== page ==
Oh, how I hate being the bearer of bad news. Yet I feel I have to tell you something about the frustration I’m hearing, in whispers and on the backchannel, from early-career women involved in digital humanities.
Here, there, and everywhere, we’re being told: A DHer should code! Don’t know how? Learn! The work that’s getting noticed, one can’t help but see, is code. As digital humanities winds its way into academic departments, it seems reasonable to predict that the work that will get people jobs — the work that marks a real digital humanist — will be work that shows that you can code.
And that work is overwhelmingly by men. There are some important exceptions, but the pattern is pretty clear.
In principle, I have no particular problem with getting everyone to code. I’m learning to do it myself. (And a million thank yous to those of you who are helping me.) But I wanted to talk here about why men are the ones who code, so that we can speak openly about the fact that programming knowledge is not a neutral thing, but something men will tend to have more often than women.
This matter is of no small concern to me. It is breaking my damn heart to see how many women I know have earnestly committed themselves to codeacademy because they want to be good citizens, to prove they have what it takes. These are my friends, and this is their livelihood, and this is the career we’ve chosen.
First, men — middle-class white men, to be specific — are far more likely to have been given access to a computer and encouraged to use it at a young age. I love that you learned BASIC at age ten. But please realize that this has not been the case for all of us.
Second, the “culture of code,” the inside jokes and joshing that you enjoy, may not be equally appealing to everyone who encounters it. This should be, but apparently isn’t, obvious.
But Miriam, you’re thinking, there are lots of examples of DH coders who started late and are now well-respected and proficient! This is true! And they inspire me all the time. But this is also why I wanted to talk a little bit about what it’s like for a woman to learn to program.
Should you choose to learn in a group setting, you will immediately be conspicuous. It might be hard to see why this is a problem; after all, everyone wants more women in programming. Surely people are glad you’re there. Well, that’s true, as far as it goes. But it also makes you extremely conscious of your mistakes, confusion, and skill level. You are there as a representative of every woman. If you mess up or need extra clarification, it’s because you really shouldn’t — you suspected this anyway — you shouldn’t be there in the first place. I have sat through entire workshops that were clearly pitched beyond my skill level because I just didn’t want to make us look bad. It’s more awkward when you break for lunch, because where are you supposed to sit? It’s uncomfortable. I am not known for being shy, and let me tell you: It is awkward.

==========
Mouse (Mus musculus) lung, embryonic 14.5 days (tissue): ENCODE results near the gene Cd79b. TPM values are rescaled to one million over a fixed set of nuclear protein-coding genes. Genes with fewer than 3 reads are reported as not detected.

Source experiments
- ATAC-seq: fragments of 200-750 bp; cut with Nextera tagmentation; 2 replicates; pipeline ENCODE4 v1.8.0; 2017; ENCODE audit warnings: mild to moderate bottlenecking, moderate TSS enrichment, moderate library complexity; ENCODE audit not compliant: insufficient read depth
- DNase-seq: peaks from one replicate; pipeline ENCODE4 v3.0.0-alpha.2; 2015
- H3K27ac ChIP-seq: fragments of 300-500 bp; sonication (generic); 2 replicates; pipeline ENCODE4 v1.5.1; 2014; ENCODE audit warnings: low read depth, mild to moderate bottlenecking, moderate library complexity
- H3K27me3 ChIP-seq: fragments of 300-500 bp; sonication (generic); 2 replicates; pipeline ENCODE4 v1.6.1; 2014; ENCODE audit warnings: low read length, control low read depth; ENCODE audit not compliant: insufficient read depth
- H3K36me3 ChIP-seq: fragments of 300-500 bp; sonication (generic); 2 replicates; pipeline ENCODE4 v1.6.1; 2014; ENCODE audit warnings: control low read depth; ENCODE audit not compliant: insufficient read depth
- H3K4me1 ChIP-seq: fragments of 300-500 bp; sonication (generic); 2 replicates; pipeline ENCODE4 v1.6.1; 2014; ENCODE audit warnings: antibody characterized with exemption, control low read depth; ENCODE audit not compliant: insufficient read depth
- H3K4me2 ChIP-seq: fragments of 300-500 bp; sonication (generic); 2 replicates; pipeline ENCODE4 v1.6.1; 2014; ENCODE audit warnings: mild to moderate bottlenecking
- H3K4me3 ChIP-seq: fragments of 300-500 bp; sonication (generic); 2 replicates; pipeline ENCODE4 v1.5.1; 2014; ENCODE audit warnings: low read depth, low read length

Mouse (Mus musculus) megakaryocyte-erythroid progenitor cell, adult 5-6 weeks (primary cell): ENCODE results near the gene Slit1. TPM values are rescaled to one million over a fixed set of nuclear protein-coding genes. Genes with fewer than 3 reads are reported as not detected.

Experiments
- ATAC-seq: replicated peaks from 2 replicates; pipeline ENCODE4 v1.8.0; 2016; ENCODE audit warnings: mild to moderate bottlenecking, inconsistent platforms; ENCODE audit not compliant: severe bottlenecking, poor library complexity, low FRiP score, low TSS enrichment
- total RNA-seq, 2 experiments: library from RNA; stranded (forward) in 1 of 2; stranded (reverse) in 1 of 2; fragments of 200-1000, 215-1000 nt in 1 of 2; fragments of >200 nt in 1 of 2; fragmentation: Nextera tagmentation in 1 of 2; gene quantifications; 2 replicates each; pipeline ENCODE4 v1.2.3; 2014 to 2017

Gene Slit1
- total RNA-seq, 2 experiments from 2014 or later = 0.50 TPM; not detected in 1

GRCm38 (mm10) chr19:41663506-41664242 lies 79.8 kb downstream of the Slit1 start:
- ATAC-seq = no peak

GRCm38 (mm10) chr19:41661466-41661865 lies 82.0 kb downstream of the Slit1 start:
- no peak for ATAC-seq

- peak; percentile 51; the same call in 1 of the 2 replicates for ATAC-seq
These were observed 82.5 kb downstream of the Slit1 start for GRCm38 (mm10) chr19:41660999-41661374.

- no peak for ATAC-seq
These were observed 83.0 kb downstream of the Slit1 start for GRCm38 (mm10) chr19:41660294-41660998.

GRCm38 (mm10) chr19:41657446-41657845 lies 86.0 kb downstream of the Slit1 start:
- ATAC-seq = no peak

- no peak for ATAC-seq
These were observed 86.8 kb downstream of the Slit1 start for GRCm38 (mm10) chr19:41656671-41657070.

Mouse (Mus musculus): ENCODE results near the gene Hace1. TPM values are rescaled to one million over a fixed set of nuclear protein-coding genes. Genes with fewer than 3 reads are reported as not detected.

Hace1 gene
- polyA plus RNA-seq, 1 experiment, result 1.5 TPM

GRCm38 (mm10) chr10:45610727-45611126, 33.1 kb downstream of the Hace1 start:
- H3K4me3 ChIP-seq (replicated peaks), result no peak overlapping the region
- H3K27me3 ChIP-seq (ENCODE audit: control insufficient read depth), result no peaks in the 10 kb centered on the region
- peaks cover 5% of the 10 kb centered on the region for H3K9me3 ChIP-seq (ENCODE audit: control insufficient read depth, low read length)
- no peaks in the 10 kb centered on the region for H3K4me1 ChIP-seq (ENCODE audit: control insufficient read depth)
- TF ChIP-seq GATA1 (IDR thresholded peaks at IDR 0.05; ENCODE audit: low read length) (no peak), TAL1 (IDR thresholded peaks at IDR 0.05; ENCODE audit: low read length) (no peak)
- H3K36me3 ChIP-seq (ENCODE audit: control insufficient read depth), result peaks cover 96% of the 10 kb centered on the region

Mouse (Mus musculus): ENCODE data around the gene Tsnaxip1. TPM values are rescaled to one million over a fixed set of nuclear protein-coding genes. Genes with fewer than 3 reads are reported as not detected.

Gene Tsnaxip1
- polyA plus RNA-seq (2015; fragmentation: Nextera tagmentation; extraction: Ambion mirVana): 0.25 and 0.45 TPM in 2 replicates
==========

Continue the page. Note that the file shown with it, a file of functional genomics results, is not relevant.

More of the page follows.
But there are all these online communities where you can learn to code. There are! But if you are under the impression that online communities are any friendlier to women’s participation, then you, my friend, have not looked lately at Wikipedia.
Well, just practice! I did the work — so should you! Here is the real point I’m trying to make here: It is not about “should.” What women should do has nothing to do with it. The point is, women aren’t. And neither, for that matter, are people of color. And unless you believe (and you don’t, do you?) that some biological explanation prevents us from excelling at programming, then you must see that there is a structural problem.
So I am saying to you: If you want women and people of color in your community, if it is important to you to have a diverse discipline, you need to do something besides exhort us to code.
62 Replies to “Some things to think about before you exhort everyone to code”
Just want to say that this problem exists somewhat in libraries, particularly in digital library areas, but interestingly, there are plenty of library IT workers who are women. I think its possible that the predominance of women in libraries led many of them to develop tech skills as part of their jobs. The other interesting thing I notice about libraries is that many librarians, male and female, are people who love structure, order and breaking down problems. Most library technical services work is very data and data structures oriented. It may also be somewhat interesting to contrast the issues in DH and other parts of higher ed IT. Is this an issue in other areas, such as IT for languages, museums, etc? I appreciated the comment above about student jobs at helpdesks and in labs leading to much bigger things.
The worst “inside joke” I’ve seen so far is the brogrammer term :/
All I can say is speak for yourself. These are your issues and not the entire womenkind.
Don’t you think that by writing posts like this that you are doing women a disservice? You may find it difficult to believe but there are some women(of which I am one) that love Maths, got A in school at it and therefore are not frightened by analytics, coding or anything that requires a particular form of logical thought process. Are you saying that the teaching of coding or building software should now be dumbed down because you don’t understand or aren’t proficient at it? I’m getting bored of women blaming others for not being able to penetrate the boardroom or become the next Mark Zuckerberg. If you want it badly enough, then you will compete and find a way instead of constantly whining and berating others to make exceptions for you.
Not only does the culture of coding make it difficult to learn if you are a woman, it is also difficult to even sit at a computer without a spouse, significan’t other, etc. quipping “Why don’t you get off facebook and get some work done?”
The assumption is that women at a computer are spending idle time, while men at a computer are involved in serious business.
I remember reading a tweet a few months back by a leading DH woman scholar that read, “Why do men think a woman using a laptop at Starbucks is there to get picked up? I’m busy!”